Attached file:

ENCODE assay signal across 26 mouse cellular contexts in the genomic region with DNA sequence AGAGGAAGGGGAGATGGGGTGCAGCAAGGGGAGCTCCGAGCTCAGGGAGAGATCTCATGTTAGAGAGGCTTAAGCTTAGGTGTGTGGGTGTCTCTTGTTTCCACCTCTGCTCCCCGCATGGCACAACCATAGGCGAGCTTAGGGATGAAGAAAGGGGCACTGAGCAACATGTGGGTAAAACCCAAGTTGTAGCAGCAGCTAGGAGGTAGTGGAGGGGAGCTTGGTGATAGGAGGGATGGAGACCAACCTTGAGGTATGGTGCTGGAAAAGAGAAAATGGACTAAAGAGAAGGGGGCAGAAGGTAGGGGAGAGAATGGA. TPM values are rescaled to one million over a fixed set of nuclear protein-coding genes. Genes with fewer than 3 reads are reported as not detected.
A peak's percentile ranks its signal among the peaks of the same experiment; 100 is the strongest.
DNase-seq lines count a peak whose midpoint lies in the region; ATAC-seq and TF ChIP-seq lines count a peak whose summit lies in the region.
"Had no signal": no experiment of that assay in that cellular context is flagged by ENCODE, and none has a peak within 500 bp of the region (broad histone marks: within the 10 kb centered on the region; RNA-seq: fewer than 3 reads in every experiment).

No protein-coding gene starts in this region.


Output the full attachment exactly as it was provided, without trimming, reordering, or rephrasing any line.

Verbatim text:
ENCODE assay signal across 26 mouse cellular contexts in the genomic region with DNA sequence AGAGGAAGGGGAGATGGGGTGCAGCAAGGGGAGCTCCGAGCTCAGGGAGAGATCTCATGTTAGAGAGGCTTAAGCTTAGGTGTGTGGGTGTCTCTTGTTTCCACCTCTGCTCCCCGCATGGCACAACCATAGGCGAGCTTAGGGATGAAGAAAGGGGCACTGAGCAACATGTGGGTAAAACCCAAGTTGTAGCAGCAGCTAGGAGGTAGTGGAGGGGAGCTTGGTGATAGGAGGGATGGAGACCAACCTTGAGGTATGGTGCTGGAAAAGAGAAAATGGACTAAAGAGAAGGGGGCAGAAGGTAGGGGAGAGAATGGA. TPM values are rescaled to one million over a fixed set of nuclear protein-coding genes. Genes with fewer than 3 reads are reported as not detected.
A peak's percentile ranks its signal among the peaks of the same experiment; 100 is the strongest.
DNase-seq lines count a peak whose midpoint lies in the region; ATAC-seq and TF ChIP-seq lines count a peak whose summit lies in the region.
"Had no signal": no experiment of that assay in that cellular context is flagged by ENCODE, and none has a peak within 500 bp of the region (broad histone marks: within the 10 kb centered on the region; RNA-seq: fewer than 3 reads in every experiment).

No protein-coding gene starts in this region.